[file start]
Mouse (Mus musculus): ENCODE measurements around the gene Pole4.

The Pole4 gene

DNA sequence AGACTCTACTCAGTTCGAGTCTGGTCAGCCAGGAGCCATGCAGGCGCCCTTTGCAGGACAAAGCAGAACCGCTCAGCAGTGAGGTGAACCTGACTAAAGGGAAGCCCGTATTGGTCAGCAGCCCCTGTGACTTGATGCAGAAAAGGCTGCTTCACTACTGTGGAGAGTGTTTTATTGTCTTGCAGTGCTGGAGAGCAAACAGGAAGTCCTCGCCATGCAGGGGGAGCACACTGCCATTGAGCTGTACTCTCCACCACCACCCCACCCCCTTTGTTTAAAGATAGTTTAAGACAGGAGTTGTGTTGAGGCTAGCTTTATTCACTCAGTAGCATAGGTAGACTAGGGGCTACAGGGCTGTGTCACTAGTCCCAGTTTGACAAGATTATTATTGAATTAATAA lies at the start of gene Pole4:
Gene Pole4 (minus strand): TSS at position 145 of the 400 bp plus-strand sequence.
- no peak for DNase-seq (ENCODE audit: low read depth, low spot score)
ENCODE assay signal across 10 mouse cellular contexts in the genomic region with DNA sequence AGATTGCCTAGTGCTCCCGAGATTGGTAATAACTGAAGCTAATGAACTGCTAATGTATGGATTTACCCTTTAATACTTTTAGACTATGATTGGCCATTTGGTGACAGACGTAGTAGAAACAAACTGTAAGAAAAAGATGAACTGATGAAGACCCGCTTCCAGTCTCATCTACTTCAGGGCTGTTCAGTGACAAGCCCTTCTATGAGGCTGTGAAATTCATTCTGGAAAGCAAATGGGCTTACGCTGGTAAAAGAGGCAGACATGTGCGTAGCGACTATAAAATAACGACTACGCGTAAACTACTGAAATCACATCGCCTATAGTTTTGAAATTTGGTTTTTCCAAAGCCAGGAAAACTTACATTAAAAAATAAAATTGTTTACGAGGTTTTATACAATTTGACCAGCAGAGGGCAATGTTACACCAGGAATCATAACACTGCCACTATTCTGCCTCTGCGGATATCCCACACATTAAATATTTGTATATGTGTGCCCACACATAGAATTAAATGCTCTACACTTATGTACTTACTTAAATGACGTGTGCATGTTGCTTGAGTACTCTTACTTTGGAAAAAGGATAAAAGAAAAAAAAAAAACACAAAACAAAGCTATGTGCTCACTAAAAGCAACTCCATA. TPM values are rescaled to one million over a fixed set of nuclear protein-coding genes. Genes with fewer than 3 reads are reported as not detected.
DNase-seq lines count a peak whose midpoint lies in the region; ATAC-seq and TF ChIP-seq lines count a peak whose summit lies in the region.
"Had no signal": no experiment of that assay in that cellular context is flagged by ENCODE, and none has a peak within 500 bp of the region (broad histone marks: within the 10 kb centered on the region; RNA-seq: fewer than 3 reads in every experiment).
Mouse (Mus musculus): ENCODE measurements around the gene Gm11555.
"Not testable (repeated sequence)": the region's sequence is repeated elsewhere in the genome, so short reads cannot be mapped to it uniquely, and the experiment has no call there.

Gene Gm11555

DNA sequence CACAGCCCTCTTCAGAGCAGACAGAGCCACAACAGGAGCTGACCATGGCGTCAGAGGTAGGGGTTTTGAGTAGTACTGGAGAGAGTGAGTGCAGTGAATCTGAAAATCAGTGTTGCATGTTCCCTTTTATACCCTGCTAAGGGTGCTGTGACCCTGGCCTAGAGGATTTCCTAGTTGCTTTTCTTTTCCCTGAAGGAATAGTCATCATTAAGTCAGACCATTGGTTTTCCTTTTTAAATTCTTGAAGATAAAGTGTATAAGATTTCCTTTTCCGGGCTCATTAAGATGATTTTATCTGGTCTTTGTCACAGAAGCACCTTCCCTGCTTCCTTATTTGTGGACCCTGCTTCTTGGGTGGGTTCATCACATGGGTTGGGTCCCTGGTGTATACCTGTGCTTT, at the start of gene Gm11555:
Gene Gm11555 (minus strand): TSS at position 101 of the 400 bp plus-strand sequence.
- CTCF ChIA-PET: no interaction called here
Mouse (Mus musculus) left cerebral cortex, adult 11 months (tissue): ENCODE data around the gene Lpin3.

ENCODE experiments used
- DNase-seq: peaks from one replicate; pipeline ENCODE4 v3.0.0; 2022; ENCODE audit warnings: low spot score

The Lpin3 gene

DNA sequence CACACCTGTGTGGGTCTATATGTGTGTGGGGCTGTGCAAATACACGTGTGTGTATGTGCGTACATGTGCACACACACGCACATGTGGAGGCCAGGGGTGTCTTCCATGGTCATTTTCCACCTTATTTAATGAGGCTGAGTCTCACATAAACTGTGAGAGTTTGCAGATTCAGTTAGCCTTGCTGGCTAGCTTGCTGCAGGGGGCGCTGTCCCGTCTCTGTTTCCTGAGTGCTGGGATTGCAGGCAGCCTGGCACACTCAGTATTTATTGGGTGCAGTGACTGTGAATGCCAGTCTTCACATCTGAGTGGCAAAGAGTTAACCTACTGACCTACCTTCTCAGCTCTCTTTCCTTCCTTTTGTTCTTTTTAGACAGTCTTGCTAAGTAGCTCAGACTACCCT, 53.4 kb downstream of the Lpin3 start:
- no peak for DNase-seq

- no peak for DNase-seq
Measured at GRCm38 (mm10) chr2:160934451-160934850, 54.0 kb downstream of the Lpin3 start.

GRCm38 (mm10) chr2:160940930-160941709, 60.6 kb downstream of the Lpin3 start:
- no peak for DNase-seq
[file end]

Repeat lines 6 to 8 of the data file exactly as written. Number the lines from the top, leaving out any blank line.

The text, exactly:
ENCODE assay signal across 10 mouse cellular contexts in the genomic region with DNA sequence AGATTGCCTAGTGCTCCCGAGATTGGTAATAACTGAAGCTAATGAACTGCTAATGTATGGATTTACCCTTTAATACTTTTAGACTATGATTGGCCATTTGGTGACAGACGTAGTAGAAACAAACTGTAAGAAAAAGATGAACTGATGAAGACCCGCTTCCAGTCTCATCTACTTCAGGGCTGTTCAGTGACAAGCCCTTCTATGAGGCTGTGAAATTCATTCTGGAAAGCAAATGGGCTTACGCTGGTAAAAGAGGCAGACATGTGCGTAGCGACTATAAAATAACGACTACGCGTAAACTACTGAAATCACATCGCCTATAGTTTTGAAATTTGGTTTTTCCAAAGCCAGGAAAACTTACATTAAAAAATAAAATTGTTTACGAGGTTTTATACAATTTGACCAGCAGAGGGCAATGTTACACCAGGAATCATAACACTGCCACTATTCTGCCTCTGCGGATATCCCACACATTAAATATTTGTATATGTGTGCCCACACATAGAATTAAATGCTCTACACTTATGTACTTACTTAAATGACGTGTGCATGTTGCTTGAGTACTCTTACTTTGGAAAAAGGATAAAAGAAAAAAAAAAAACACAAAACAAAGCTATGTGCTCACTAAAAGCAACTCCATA. TPM values are rescaled to one million over a fixed set of nuclear protein-coding genes. Genes with fewer than 3 reads are reported as not detected.
DNase-seq lines count a peak whose midpoint lies in the region; ATAC-seq and TF ChIP-seq lines count a peak whose summit lies in the region.
"Had no signal": no experiment of that assay in that cellular context is flagged by ENCODE, and none has a peak within 500 bp of the region (broad histone marks: within the 10 kb centered on the region; RNA-seq: fewer than 3 reads in every experiment).